Study: Many genes of small effect influence economic and political attitudes

May 31, 2012

(Medical Xpress) -- Unrelated people who are more similar genetically tend to have more similar attitudes and preferences, reports a new Cornell study published May 7 in the Proceedings of the National Academy of Sciences. The findings suggest that genetic data -- taken as a whole -- could eventually help predict economic and political preferences.

The research team, led by Daniel Benjamin, Cornell assistant professor of economics, studied 3,000 people with comprehensive genetic data and information on economic and . "We showed that on the whole the genes help explain preferences by showing that people who share more of their genome have more similar preferences, but we were unable to connect specific genes with specific preferences," said Benjamin.

Thus, the researchers concluded current has essentially no predictive power for the 10 traits studied, which included preferences about environmental policy, foreign affairs, and economic fairness.

This conclusion is at odds with dozens of previous papers that have reported with such traits, which Benjamin concludes may be partly because of their small sample size; his study included 10 times more participants than the previous studies.

"If you want to find genetic variants that account for some of the differences between people in their economic and political behavior, you need samples an order of magnitude larger than those presently used," he said.

He added, "an implication of our findings is that most published associations of genes with political and are probably false positives. These studies are implicitly based on the incorrect assumption that there are common genetic variants with large effects."

The study also found evidence that the effects of individual genetic variants are tiny, and these variants are scattered across the genome. The research team concluded that it may be more productive in future research to focus on behaviors that are more closely linked to specific biological systems, such as nicotine addiction, obesity and emotional reactivity, and are, therefore, likely to have stronger associations with specific genetic variants.

Explore further: New evidence that many genes of small effect influence economic decisions and political attitudes

Related Stories

New evidence that many genes of small effect influence economic decisions and political attitudes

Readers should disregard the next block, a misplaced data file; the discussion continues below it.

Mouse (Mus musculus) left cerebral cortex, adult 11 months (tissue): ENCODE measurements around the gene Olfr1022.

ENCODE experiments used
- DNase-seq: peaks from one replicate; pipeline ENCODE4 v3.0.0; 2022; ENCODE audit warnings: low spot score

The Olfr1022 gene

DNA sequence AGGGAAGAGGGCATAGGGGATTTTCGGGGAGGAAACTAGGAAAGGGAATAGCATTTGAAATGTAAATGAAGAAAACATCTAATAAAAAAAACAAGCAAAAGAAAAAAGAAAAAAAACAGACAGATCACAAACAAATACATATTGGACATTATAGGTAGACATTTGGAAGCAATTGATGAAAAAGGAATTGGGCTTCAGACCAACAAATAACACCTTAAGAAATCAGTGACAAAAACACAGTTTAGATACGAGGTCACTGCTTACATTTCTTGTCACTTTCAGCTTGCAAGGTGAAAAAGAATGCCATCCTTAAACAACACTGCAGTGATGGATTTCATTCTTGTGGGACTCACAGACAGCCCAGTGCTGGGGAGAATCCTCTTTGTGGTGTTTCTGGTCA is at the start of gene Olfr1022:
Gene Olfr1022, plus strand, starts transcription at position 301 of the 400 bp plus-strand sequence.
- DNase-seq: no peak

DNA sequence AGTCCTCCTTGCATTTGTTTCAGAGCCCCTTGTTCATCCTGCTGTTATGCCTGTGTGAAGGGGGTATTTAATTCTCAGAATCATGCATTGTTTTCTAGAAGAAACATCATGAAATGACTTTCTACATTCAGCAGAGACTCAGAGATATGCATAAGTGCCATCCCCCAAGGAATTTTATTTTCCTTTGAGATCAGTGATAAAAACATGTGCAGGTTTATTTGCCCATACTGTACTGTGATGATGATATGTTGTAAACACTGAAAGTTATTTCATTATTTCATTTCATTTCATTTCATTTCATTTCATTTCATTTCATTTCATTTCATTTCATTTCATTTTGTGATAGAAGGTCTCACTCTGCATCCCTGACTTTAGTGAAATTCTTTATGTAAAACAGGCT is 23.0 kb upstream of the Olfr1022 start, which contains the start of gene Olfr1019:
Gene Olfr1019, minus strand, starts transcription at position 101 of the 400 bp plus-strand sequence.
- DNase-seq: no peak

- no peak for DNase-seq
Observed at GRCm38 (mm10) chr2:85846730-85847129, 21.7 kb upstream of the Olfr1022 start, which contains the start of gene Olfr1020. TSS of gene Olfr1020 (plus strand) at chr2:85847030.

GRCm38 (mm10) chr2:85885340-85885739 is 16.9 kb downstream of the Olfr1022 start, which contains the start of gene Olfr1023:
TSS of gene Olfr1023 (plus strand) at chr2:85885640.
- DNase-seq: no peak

May 15, 2012
Genetic factors explain some of the variation in a wide range of people's political attitudes and economic decisions – such as preferences toward environmental policy and financial risk taking – but most associations ...

In the genes, but which ones? Earlier studies that linked specific genes to intelligence were largely wrong

February 24, 2012
For decades, scientists have understood that there is a genetic component to intelligence, but a new Harvard study has found both that most of the genes thought to be linked to the trait are probably not in fact related to ...

Genetic risks for type 2 diabetes span multiple ethnicities

February 9, 2012
A recent large and comprehensive analysis of 50,000 genetic variants across 2,000 genes linked to cardiovascular and metabolic function has identified four genes associated with type 2 diabetes (T2D) and six independent disease-associated ...

As population exploded, more rare genes entered human genome

May 11, 2012
(Medical Xpress) -- As the Earth's human population has skyrocketed since the rise of agriculture some 10,000 years ago -- to 7 billion people from a few million -- so, too, has the number of rare genetic variants.

Recommended for you

Study reveals an ancient Achilles heel in the human genome

September 21, 2017
In a major study published today, researchers at deCODE genetics use whole-genome data from 14,000 people from across the population of Iceland, including 1500 sets of parents and children, to provide the most detailed portrait ...

Genome editing reveals role of gene important for human embryo development

September 20, 2017
Researchers have used genome editing technology to reveal the role of a key gene in human embryos in the first few days of development. This is the first time that genome editing has been used to study gene function in human ...

A piece of the puzzle: Eight autism-related mutations in one gene

September 19, 2017
Scientists have identified a hotspot for autism-related mutations in a single gene.

Scientists identify key regulator of male fertility

September 19, 2017
When it comes to male reproductive fertility, timing is everything. Now scientists are finding new details on how disruption of this timing may contribute to male infertility or congenital illness.

New assay leads to step toward gene therapy for deaf patients

September 18, 2017
Scientists at Oregon State University have taken an important step toward gene therapy for deaf patients by developing a way to better study a large protein essential for hearing and finding a truncated version of it.

Genomic recycling: Ancestral genes take on new roles

September 18, 2017
One often hears about the multitude of genes we have in common with chimps, birds or other living creatures, but such comparisons are sometimes misleading. The shared percentage usually refers only to genes that encode instructions ...

0 comments

Please sign in to add a comment. Registration is free, and takes less than a minute. Read more

Click here to reset your password.
Sign in to get notified via email when new comments are made.